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Any redress for excellent independent pre-school given 'Satisfactory' OFSTED 'cos don't 'form fill'

(7 Posts)
CookieM0nster Wed 21-Sep-11 16:57:25

My daughter's preschool is excellent. All the parents I know who send their children there agree. It is not government funded, it's independent, so does not have to adhere to the same criteria as those that are.

In a nutshell they consciously object to the amount time spent 'form filling' and making sure they 'tick boxes' and prefer to spend this time with the children and talk to the parents as and when problems arise. This went against them in their recent OFSTED report which saw them drop from 'Good' to 'Satisfactory'.

(Ironically the Government is currently putting plans in place to dramatically reduce this method of overly tracking & targeting preschool children, but it is too late for this latest OFSTED report which all local parents will be looking at when making their choice of which p/s to send their child to.)

My question is - can I and the other parents do anything to redress the balance or challenge OFSTED's report publicly? We are all worried it will affect their ability to bring in new children and survive in this economic climate. They really do run a fantastic preschool with hugely supportive staff, creating a warm & loving environment for our children. I would like to help give something back to them too, but don't know if there is anything I can do.

Any advice would be much appreciated!

wingandprayer Wed 21-Sep-11 17:02:45

Admin and form filling is only part of OFSTED review. If the school has been downgraded it will be for a more significant reason than that. Have you seen the full written report? In which areas is the school only satisfactory?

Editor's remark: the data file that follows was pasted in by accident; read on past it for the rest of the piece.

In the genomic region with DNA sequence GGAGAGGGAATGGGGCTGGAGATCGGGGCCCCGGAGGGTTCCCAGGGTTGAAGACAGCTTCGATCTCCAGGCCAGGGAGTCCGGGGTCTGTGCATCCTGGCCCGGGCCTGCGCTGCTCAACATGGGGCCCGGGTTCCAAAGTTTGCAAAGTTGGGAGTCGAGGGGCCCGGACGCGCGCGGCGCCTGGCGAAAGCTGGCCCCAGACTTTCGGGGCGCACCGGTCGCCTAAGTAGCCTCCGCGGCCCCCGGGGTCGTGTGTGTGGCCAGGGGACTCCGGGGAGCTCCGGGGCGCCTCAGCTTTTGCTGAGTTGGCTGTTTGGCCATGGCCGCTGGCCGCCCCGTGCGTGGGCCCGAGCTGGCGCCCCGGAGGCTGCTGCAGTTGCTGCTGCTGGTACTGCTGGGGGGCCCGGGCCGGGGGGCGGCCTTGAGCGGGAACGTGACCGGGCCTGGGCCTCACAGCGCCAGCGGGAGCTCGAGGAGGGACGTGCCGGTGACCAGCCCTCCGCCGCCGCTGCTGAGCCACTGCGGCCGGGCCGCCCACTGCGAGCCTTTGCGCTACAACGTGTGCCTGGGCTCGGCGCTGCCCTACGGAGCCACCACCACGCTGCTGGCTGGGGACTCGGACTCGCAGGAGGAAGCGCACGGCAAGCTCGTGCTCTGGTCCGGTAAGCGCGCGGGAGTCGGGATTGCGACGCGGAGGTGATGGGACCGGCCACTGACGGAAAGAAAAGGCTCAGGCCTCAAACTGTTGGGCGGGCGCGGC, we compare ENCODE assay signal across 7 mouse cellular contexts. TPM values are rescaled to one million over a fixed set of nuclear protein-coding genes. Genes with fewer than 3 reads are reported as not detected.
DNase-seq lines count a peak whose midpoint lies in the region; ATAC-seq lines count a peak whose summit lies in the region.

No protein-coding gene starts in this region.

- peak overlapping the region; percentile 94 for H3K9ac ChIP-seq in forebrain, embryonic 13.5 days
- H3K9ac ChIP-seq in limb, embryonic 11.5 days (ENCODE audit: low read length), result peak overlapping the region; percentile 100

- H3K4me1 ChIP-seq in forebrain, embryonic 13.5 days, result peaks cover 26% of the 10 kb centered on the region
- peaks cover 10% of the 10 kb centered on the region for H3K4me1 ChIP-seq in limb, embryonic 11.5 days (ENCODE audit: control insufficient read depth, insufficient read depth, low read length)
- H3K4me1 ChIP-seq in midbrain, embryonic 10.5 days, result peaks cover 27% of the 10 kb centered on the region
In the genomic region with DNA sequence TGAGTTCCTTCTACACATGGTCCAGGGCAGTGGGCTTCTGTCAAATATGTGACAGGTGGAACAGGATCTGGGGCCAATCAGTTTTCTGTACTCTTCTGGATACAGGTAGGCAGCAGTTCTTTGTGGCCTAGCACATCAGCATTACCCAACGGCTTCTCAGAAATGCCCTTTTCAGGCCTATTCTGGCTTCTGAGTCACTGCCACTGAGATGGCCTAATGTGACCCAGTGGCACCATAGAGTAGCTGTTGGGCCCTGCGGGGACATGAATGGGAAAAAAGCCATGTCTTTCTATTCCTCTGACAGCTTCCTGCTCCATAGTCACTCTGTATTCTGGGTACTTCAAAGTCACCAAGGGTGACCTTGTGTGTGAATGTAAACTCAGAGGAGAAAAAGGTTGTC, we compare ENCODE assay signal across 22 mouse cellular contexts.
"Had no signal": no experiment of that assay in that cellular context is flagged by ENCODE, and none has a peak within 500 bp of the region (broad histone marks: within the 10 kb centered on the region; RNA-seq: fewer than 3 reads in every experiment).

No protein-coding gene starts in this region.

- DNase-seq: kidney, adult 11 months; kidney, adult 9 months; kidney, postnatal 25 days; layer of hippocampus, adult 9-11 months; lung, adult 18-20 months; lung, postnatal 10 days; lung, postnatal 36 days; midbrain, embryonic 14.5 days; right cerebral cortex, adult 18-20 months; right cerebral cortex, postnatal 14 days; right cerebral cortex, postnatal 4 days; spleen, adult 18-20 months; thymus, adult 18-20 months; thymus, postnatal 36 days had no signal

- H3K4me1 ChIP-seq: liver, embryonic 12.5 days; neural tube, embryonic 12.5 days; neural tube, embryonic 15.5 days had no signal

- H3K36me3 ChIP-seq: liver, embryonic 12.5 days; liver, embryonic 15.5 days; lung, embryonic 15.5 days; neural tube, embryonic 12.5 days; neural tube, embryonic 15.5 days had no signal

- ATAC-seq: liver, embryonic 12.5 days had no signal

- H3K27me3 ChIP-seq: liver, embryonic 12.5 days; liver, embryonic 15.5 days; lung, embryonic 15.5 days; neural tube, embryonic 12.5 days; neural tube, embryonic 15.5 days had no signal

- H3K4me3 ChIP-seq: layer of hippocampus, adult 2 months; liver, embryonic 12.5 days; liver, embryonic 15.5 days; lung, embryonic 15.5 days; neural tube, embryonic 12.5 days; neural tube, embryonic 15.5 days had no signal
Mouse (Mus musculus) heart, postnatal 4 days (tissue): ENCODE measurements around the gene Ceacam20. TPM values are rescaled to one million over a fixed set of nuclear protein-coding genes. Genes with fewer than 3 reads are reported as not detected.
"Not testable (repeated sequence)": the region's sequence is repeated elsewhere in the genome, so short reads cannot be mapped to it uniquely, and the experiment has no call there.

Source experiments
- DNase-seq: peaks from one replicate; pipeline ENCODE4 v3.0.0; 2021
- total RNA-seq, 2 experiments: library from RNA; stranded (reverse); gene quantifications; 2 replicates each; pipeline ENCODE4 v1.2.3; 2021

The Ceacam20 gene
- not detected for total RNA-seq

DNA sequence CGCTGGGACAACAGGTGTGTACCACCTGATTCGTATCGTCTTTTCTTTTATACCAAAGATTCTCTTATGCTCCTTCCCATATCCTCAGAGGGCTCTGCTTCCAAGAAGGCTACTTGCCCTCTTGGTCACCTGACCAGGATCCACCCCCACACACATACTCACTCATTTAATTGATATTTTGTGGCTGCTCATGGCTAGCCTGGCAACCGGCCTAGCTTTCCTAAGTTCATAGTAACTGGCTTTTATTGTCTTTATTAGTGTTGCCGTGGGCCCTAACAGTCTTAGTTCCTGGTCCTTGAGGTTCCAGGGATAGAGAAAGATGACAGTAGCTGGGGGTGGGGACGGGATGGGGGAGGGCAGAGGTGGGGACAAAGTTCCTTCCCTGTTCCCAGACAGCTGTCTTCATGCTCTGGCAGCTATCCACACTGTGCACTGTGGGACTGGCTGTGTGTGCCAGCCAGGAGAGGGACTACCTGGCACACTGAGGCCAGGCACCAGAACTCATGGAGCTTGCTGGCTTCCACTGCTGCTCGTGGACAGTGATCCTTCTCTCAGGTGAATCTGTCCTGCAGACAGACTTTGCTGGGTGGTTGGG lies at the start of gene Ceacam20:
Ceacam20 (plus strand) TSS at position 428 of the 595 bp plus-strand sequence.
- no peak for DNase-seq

BranchingOut Wed 21-Sep-11 17:10:22

Sorry, but I don't think that there is anything you can do.

I am a teacher and ex school-manager and agree that the amount of work involved in running a school or early years setting is huge. Extraordinary.

However much of it is important and the fact of the matter is that the settings receiving 'outstanding' will be doing both - being available for the parents and children, yet also making sure that the setting is run in the best possible way.

It is all well and good dismissing much of what is required by Ofsted as 'form filling' - yet what do they think is not important? What can be left out?

Risk assessments - so that trips are properly and safely planned.
Planning - so that the activities provided for the children maximise their potential.
Assessment - so that practitioners have information at their fingertips about your child and can use that information to inform future learning.
Policies - so that members of staff are clear on how the setting should be run and a new member of staff can quickly get up to speed.
Safety inspections and audits - so that the setting is, obviously, safe.

I have often seen MNers on here complaining about poor standards in daycare provision in other countries and part of the reason why standards are good here is that what is demanded is so rigorous.

wingandprayer Wed 21-Sep-11 18:32:08

Plus a private school is a business funded by parents. I would be extremely cconcerned about a school receiving so much money if it cannot fulfil it's regulatory requirements, no matter how tedious they think they are. Fulfilling OFSTED requirements and getting a good grading would be their biggest marketing tool and ensure their future security so they should have made additional effort to ensure that part of their assessment was up to scratch.